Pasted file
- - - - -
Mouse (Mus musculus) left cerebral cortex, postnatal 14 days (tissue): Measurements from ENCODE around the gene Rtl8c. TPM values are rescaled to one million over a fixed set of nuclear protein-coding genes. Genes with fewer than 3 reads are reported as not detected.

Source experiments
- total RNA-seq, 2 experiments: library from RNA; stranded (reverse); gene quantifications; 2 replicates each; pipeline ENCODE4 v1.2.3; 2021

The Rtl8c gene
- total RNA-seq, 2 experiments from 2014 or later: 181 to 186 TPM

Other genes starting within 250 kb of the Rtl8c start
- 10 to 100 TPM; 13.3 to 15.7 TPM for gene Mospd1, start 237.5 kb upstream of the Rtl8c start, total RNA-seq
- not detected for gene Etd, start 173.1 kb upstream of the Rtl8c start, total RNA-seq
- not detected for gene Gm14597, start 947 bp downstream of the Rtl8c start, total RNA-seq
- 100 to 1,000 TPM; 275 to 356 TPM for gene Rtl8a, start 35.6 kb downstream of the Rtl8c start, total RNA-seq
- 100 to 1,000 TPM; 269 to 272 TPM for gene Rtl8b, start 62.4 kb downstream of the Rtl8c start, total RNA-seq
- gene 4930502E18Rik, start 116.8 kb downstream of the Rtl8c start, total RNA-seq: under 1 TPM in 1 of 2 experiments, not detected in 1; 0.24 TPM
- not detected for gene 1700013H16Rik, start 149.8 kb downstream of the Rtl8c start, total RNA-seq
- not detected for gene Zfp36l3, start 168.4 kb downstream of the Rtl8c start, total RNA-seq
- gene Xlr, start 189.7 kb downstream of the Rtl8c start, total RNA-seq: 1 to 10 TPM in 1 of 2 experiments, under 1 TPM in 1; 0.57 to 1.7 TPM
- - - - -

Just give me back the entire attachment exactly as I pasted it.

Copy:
Mouse (Mus musculus) left cerebral cortex, postnatal 14 days (tissue): Measurements from ENCODE around the gene Rtl8c. TPM values are rescaled to one million over a fixed set of nuclear protein-coding genes. Genes with fewer than 3 reads are reported as not detected.

Source experiments
- total RNA-seq, 2 experiments: library from RNA; stranded (reverse); gene quantifications; 2 replicates each; pipeline ENCODE4 v1.2.3; 2021

The Rtl8c gene
- total RNA-seq, 2 experiments from 2014 or later: 181 to 186 TPM

Other genes starting within 250 kb of the Rtl8c start
- 10 to 100 TPM; 13.3 to 15.7 TPM for gene Mospd1, start 237.5 kb upstream of the Rtl8c start, total RNA-seq
- not detected for gene Etd, start 173.1 kb upstream of the Rtl8c start, total RNA-seq
- not detected for gene Gm14597, start 947 bp downstream of the Rtl8c start, total RNA-seq
- 100 to 1,000 TPM; 275 to 356 TPM for gene Rtl8a, start 35.6 kb downstream of the Rtl8c start, total RNA-seq
- 100 to 1,000 TPM; 269 to 272 TPM for gene Rtl8b, start 62.4 kb downstream of the Rtl8c start, total RNA-seq
- gene 4930502E18Rik, start 116.8 kb downstream of the Rtl8c start, total RNA-seq: under 1 TPM in 1 of 2 experiments, not detected in 1; 0.24 TPM
- not detected for gene 1700013H16Rik, start 149.8 kb downstream of the Rtl8c start, total RNA-seq
- not detected for gene Zfp36l3, start 168.4 kb downstream of the Rtl8c start, total RNA-seq
- gene Xlr, start 189.7 kb downstream of the Rtl8c start, total RNA-seq: 1 to 10 TPM in 1 of 2 experiments, under 1 TPM in 1; 0.57 to 1.7 TPM